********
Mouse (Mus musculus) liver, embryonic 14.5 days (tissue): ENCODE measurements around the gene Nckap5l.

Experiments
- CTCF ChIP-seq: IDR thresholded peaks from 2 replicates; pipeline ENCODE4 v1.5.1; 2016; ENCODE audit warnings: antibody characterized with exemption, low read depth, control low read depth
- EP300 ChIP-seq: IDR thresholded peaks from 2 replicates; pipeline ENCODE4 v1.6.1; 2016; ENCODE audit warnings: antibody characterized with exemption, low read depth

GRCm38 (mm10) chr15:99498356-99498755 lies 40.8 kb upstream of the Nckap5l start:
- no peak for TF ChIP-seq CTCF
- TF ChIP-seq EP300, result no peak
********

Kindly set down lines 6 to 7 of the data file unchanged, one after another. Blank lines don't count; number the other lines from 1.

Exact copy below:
- no peak for TF ChIP-seq CTCF
- TF ChIP-seq EP300, result no peak